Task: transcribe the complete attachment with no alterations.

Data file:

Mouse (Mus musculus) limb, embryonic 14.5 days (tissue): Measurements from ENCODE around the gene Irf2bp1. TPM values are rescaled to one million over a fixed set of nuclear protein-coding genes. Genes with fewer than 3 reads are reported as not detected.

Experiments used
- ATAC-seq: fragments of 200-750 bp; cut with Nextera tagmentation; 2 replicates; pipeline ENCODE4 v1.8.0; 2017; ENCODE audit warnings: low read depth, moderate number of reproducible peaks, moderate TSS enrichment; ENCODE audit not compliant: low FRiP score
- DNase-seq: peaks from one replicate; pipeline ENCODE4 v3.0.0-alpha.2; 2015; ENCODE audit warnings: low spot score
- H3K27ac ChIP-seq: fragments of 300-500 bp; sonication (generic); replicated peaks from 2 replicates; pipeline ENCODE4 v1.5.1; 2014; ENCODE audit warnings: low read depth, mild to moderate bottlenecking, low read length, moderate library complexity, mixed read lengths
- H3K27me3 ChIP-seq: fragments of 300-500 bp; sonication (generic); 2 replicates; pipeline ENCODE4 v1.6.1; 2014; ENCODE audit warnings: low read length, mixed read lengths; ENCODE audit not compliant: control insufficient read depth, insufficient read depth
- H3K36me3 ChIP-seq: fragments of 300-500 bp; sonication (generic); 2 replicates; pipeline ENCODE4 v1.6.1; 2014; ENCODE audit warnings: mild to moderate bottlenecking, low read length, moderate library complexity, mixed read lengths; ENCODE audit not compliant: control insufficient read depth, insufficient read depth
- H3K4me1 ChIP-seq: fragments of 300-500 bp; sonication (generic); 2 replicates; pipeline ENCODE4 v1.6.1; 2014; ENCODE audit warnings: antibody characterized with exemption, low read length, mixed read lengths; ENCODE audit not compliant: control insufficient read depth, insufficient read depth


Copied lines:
Mouse (Mus musculus) limb, embryonic 14.5 days (tissue): Measurements from ENCODE around the gene Irf2bp1. TPM values are rescaled to one million over a fixed set of nuclear protein-coding genes. Genes with fewer than 3 reads are reported as not detected.

Experiments used
- ATAC-seq: fragments of 200-750 bp; cut with Nextera tagmentation; 2 replicates; pipeline ENCODE4 v1.8.0; 2017; ENCODE audit warnings: low read depth, moderate number of reproducible peaks, moderate TSS enrichment; ENCODE audit not compliant: low FRiP score
- DNase-seq: peaks from one replicate; pipeline ENCODE4 v3.0.0-alpha.2; 2015; ENCODE audit warnings: low spot score
- H3K27ac ChIP-seq: fragments of 300-500 bp; sonication (generic); replicated peaks from 2 replicates; pipeline ENCODE4 v1.5.1; 2014; ENCODE audit warnings: low read depth, mild to moderate bottlenecking, low read length, moderate library complexity, mixed read lengths
- H3K27me3 ChIP-seq: fragments of 300-500 bp; sonication (generic); 2 replicates; pipeline ENCODE4 v1.6.1; 2014; ENCODE audit warnings: low read length, mixed read lengths; ENCODE audit not compliant: control insufficient read depth, insufficient read depth
- H3K36me3 ChIP-seq: fragments of 300-500 bp; sonication (generic); 2 replicates; pipeline ENCODE4 v1.6.1; 2014; ENCODE audit warnings: mild to moderate bottlenecking, low read length, moderate library complexity, mixed read lengths; ENCODE audit not compliant: control insufficient read depth, insufficient read depth
- H3K4me1 ChIP-seq: fragments of 300-500 bp; sonication (generic); 2 replicates; pipeline ENCODE4 v1.6.1; 2014; ENCODE audit warnings: antibody characterized with exemption, low read length, mixed read lengths; ENCODE audit not compliant: control insufficient read depth, insufficient read depth